There are many examples of repression domains in eukaryotic transcription factors that are both dominant and portable or transferable to heterologous DBDs (John et al., 1995; Ghosh et al. 1999; reviewed in Gaston and Jayaraman, 2003). Repression domains that are dominant over activation domains have been used to create dominant negative variations of transcriptional activators (reviewed in Chandler and Werr, 2003). As one example, the engrailed (En) homeodomain protein is an active transcriptional repressor in Drosophila melanogaster (Tolkunova et al., 1998), and the repression domain in En has been transferred to a D. melanogaster transactivator, converting it to a repressor (John et al., 1995). The En repression domain has also been used to convert plant transcriptional activators into dominant repressors that can confer loss-of-function phenotypes in transgenic plants (Markel et al., 2002; Wunderlich et al., 2003). The EAR repression motif from Nicotiana tabacum (tobacco) ERF3 has been shown to be dominant over ERF activators and to confer repression on a VP16 activation domain in a chimeric ERF3-VP16 protein (Ohta et al., 2001). The EAR motif or a modified, stronger version of the EAR motif, consisting of only 12 amino acids, has been used to convert a number of plant transcriptional activators into dominant negative repressors, resulting in loss-of-function phenotypes (Hiratsu et al., 2003). Experiments are currently in progress to determine if domain I of IAA proteins functions as a dominant negative domain when fused to transactivators in transformed A. thaliana plants.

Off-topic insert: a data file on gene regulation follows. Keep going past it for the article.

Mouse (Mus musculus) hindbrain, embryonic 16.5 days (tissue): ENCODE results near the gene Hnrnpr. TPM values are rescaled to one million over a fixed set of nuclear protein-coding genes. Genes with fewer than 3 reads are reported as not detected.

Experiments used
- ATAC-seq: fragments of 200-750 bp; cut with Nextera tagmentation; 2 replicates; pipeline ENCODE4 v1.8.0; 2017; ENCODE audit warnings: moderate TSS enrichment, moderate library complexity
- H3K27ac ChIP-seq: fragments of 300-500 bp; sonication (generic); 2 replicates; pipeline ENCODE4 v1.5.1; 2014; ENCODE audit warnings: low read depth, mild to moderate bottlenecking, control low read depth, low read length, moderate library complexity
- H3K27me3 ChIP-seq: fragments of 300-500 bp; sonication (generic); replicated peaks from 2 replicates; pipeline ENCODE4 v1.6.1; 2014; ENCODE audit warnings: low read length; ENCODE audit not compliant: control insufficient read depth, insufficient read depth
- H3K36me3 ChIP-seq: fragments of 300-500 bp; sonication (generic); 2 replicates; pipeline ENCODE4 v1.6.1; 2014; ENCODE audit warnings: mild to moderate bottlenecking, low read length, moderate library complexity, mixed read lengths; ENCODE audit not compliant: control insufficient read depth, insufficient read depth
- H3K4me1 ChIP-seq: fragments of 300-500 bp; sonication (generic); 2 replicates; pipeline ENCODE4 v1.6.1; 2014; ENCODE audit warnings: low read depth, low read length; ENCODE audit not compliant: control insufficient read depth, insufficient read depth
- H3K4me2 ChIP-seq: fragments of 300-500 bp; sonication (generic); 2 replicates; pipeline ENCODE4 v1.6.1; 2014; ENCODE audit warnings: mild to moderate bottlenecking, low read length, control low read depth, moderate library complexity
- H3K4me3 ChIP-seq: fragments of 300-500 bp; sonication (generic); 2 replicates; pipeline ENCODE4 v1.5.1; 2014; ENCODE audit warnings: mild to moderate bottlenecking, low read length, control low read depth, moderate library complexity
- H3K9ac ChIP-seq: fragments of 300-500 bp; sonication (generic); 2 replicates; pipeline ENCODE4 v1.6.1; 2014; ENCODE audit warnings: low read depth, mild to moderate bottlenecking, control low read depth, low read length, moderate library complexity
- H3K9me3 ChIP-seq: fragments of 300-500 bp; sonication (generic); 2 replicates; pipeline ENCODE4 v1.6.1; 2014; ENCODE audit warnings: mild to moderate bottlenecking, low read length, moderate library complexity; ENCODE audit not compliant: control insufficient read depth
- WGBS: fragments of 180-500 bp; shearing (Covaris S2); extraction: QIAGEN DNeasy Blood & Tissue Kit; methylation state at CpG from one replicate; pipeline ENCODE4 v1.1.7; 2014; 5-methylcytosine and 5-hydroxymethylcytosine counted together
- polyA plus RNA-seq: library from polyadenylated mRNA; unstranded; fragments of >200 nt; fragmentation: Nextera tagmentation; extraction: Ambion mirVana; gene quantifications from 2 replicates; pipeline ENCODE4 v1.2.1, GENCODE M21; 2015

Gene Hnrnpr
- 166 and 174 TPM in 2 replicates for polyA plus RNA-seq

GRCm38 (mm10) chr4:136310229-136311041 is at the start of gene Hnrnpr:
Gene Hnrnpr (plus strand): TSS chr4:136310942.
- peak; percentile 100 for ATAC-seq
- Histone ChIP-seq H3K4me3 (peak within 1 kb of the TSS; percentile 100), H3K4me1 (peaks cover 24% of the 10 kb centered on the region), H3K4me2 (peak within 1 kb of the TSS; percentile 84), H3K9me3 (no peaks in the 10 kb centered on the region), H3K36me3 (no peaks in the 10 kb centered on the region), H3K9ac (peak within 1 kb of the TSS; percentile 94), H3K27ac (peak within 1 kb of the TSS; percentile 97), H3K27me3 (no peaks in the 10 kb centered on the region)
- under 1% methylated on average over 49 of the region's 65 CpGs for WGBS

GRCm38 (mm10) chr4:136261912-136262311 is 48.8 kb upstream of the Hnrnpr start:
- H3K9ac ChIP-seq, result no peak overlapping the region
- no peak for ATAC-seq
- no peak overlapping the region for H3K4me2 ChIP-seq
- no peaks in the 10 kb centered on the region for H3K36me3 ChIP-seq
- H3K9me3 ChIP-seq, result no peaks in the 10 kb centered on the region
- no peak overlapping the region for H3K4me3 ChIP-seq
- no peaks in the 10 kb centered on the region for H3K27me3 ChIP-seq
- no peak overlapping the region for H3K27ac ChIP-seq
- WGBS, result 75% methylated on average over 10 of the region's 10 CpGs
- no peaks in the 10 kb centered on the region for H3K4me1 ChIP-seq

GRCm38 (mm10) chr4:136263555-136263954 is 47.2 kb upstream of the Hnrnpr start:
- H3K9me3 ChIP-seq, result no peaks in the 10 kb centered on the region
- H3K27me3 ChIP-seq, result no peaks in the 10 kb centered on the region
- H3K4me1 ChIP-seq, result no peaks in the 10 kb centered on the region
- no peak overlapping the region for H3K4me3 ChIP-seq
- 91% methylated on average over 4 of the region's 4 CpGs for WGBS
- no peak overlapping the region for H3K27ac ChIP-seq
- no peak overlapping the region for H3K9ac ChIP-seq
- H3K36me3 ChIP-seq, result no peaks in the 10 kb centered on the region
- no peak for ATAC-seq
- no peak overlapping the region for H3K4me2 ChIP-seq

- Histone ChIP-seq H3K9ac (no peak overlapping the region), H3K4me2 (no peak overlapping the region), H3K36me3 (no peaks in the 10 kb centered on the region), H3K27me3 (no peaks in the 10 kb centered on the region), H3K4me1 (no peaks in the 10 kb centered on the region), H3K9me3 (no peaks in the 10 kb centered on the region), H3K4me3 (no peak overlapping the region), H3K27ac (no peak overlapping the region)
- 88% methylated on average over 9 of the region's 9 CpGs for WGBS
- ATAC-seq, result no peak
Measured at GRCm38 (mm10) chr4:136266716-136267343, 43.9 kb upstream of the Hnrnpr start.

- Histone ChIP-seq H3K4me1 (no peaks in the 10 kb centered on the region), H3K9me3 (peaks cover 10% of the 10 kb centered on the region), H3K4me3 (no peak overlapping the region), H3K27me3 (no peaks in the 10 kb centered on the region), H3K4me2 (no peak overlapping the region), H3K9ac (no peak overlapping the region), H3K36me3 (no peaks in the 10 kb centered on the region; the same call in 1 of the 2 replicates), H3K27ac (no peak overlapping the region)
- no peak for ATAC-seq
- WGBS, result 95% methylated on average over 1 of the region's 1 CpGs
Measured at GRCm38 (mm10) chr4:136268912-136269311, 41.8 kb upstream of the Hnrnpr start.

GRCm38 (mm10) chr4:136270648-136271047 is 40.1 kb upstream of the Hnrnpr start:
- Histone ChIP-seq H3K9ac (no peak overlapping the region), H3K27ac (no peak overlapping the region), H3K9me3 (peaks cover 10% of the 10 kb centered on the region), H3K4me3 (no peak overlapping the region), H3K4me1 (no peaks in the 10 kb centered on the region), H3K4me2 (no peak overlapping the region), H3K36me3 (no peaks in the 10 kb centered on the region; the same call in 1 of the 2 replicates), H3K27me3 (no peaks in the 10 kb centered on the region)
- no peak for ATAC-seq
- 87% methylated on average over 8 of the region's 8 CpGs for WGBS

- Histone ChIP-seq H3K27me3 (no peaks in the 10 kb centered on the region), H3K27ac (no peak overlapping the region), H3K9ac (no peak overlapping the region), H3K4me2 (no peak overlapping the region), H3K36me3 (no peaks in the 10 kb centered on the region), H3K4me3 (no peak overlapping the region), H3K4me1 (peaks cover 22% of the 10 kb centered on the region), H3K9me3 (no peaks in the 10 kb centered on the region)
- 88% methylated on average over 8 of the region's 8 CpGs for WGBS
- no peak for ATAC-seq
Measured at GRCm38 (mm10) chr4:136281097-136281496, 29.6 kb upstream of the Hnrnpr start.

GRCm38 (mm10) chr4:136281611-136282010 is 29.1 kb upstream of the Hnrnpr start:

Conserved domain I in IAA proteins is enriched in Leu residues that are spaced with the general pattern LxLxL (Table 1). Interestingly, the LxLxL amino acid sequence pattern is also found in the EAR repression domain of several class II ERF and SUPERMAN repressor proteins in A. thaliana and/or N. tabacum (Ohta et al., 2001; Hiratsu et al., 2002, 2003). Results from Ala substitutions for an aspartic acid that immediately preceded or followed the first Leu in the EAR motif of N. tabacum ERF3 (Table 1) indicated that both acidic amino acids were important for repression but that the aspartate following the first Leu was more critical (Ohta et al., 2001). Ala substitutions for other amino acids, including the Leu in N. tabacum ERF3, were not reported by Ohta et al. (2001). Our results indicate that the Leu in the EAR motif are important for repression in AtERF4. Although charged amino acids are commonly found in repression domains, hydrophobic amino acids have also been found to be important for the function of some repression domains (Hanna-Rose and Hansen, 1996). For example, Leu present in an LxVxL motif within two repression domains of the human c-myc promoter binding protein 1 (MBP-1) have been found to be required for the MBP-1 protein to function as a repressor (Ghosh et al., 1999).